We are a military family, so frequent moves come as no surprise. The excitement of new locations and new people can be very enticing. There are benefits to having lived in a variety of beautiful locations and the opportunity to meet amazing people that wouldn’t have happened any other way. But there comes a point when you start to crave community, comfort and a safe space to just be without having to be on-guard while you familiarize yourself with yet another location.

There was a five-year period for us that included 4 moves, 1 deployment and 2 babies. Those moves took us from New York and ultimately dropped us in Alaska. The year before our move to Alaska we were in Texas and at that point, it was a good day if my head remained intact enough to get everyone fed, my daughter picked up from school and we all made it safely back to our pillows at the end of the day. Really.

During those years I just ran, physically, emotionally and spiritually. I was constantly trying to pick up the pieces and put everything together again and just when I might have gotten half way through the puzzle, it was broken apart and I had to start over.

We all run. In our world of high-speed internet, constant information being thrust at us, and the push to do MORE, MORE, MORE, it becomes easy to get lost in the rat race.

As our body’s start to scream at us and tell us to SLOW DOWN, we usually run to Google and try to diagnose ourselves and treat ourselves with an external miracle cure. We try the next diet craze, we jump into yoga, we look for supplements and chiropractic and acupuncture and more to relieve our pain. I am no exception.

During those five years I would dive into more nutrition science thinking if I just ‘knew more’ I could solve my challenges. If I just studied harder, if I just dedicated more time, if I just did x, y, or z – I would figure it out.

But here is what I was also telling myself each and every day:

I am not enough.

I constantly felt behind because everywhere I turned I found someone doing it better. There was always someone who managed the kitchen better, someone who maintained an exercise routine better, someone who never missed a morning of meditation, someone who researched harder, longer and better and solved all their problems. There was someone who was more diligent with their dietary protocol and never ate x, y or z and always ate a, b and c, someone who was a better planner a better organizer, a better…..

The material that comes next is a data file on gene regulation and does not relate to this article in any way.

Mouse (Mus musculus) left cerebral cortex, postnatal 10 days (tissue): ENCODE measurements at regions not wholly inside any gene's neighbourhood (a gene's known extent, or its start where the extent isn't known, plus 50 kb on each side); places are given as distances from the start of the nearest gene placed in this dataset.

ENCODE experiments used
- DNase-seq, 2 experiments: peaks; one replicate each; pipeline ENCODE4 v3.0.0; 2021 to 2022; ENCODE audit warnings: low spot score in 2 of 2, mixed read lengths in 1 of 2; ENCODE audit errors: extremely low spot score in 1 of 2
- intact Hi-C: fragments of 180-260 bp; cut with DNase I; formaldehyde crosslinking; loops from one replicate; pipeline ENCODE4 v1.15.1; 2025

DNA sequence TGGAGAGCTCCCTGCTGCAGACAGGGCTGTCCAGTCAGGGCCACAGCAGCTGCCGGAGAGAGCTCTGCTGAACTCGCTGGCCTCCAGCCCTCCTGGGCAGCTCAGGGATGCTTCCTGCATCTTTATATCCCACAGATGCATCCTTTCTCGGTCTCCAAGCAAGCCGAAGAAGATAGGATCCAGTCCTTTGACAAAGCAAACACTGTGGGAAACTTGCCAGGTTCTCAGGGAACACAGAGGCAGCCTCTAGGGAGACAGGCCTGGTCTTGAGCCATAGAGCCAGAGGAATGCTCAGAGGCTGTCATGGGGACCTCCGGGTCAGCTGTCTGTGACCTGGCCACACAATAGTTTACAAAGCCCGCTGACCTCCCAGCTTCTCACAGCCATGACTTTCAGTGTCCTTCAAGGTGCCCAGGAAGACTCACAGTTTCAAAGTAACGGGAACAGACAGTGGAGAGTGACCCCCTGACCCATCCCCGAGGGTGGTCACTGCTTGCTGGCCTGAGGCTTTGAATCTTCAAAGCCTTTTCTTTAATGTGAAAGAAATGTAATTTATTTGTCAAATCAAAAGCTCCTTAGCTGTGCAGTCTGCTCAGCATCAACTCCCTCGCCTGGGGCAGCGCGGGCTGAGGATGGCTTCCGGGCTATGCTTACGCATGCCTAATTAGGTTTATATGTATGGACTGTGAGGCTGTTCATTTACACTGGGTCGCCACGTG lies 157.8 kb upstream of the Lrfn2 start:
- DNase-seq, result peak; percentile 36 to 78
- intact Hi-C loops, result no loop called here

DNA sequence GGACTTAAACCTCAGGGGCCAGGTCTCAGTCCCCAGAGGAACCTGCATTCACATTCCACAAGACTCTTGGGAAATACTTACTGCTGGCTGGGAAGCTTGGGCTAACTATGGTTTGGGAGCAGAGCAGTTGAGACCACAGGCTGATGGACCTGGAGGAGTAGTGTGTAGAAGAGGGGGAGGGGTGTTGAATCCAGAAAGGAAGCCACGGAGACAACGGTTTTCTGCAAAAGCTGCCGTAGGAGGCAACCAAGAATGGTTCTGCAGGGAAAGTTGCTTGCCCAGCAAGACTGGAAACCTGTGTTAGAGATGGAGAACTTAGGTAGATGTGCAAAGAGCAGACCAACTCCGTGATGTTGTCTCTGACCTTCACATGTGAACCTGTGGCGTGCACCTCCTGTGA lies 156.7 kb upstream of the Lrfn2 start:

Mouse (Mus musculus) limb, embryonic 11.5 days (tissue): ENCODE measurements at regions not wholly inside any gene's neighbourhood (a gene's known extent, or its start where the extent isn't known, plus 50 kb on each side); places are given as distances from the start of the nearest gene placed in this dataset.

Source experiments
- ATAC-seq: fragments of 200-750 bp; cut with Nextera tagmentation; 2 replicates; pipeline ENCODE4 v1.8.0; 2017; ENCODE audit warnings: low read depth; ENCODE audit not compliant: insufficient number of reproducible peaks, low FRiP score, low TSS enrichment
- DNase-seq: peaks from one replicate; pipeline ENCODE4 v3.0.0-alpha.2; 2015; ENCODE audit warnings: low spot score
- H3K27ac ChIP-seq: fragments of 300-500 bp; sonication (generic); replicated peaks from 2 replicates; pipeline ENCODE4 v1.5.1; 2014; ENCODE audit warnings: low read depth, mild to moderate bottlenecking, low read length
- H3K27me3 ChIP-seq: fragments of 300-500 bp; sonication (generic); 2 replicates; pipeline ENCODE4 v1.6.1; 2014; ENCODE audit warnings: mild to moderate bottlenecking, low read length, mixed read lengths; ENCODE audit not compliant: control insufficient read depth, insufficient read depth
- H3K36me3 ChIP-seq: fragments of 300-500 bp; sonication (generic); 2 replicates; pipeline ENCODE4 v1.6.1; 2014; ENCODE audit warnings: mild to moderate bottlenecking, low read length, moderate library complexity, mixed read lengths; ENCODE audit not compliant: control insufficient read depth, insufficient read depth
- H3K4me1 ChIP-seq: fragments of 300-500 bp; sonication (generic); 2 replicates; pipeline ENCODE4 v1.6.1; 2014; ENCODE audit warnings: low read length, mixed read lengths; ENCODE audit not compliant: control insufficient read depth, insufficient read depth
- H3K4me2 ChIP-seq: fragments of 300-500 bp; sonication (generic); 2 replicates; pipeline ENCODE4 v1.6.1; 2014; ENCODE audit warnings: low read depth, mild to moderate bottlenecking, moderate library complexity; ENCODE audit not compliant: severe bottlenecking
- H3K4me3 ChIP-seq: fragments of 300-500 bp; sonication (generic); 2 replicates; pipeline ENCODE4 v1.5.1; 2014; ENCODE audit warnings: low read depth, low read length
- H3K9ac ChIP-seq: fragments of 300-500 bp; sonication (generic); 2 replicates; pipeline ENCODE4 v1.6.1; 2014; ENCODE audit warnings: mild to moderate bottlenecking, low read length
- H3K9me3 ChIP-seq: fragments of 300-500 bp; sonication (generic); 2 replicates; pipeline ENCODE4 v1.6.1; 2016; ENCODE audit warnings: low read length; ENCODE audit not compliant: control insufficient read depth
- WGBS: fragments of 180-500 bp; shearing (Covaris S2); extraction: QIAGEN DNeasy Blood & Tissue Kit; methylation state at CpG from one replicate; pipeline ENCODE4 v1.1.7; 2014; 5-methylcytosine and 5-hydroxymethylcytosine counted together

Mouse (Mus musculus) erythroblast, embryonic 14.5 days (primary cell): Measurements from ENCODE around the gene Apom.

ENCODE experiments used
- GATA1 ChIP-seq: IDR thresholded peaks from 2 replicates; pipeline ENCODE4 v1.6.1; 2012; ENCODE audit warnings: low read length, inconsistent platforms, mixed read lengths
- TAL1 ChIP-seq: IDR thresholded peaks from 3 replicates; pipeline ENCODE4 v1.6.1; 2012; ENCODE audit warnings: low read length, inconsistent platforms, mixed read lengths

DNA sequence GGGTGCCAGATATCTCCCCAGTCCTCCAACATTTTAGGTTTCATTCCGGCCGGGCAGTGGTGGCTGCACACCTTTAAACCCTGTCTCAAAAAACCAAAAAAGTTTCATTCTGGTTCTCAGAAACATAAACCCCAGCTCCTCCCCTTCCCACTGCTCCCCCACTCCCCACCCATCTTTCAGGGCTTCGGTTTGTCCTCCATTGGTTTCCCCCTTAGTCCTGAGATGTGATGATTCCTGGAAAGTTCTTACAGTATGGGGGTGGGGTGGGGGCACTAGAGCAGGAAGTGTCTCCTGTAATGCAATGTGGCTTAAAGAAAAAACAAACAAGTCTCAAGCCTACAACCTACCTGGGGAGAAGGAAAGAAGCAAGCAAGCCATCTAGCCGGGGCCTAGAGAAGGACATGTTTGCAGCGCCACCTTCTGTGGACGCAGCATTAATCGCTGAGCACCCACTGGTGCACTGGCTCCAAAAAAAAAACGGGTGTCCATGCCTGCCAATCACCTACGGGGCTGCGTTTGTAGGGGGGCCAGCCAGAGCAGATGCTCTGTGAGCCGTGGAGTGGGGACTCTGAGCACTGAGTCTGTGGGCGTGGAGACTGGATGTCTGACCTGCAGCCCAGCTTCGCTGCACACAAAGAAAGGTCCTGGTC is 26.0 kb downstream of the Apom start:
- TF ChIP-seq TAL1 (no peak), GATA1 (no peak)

EXHALE.

We are two years out from that five-year period now, and I’d like to think a little time and space (and the beauty of Alaska) has finally started the healing process. Maybe, I am getting a little perspective.

What I have learned is that in all that running, what I needed to do most was to stop.

When your brain gets going in the rat race, it is SO HARD to make it just stop. In fact, it doesn’t. Mine certainly doesn’t. A big turning point for me was in that first summer in Alaska and each summer since, we have incorporated at least one trip to a destination with no internet, and typically no cell phones and of course, we were always in a beautiful, spectacular nature-filled setting.

Each trip away (and none were more than 2-3 nights, even a few days makes a huge difference) allowed a little distance, a little perspective and a whole lot of head-clearing. Each was a gentle reminder that it is ok to slow down and just take in the scenery.

I actually remember telling myself how I needed to create these ‘mini-breaks’ long before the kids were even in the picture.  But, as life has it, it rolls along and if you don’t stop to create a ‘pause’ for yourself, it won’t remind you.

When it isn’t possible to fully disconnect from the world and drop into the middle of nowhere, I strive to incorporate these practices into my week:

  • Turn off all media one day a week.

When I am consistent with this practice, I can feel it. My head is clearer, I focus better and I am calmer. There are weeks when it doesn’t happen and I can always tell. My brain is more scattered, I am not centered and I can’t settle as well. It may feel like you are ‘missing out’ by turning everything off, but trust that you will be able to take in all that you need when you turn everything back on the next day.

  • Carve out time to do a daily walk, stretch routine or self-massage with a foam roller or tennis balls.

Self-care and just taking time to check-in with how you and your body are doing in the moment is excellent preventative care. This way each day you return to your center, find your tight spots (emotionally and physically) and allow time to work through them before they become gnarly messes.

  • Incorporate a weekly (or more) Epsom salt bath.

This is heavenly. Mix in 1-2 cups of Epsom salts and 1/3-1/2 cup of baking soda to facilitate detoxification and further relaxation. Add in your favorite essential oils and then read an uplifting book or better yet, just sit and breathe and do a little meditation.

Taking the time to clear your head and have some space for just you, is the best thing you can do to remind yourself of this:

I am still here. I am strong. I am enough.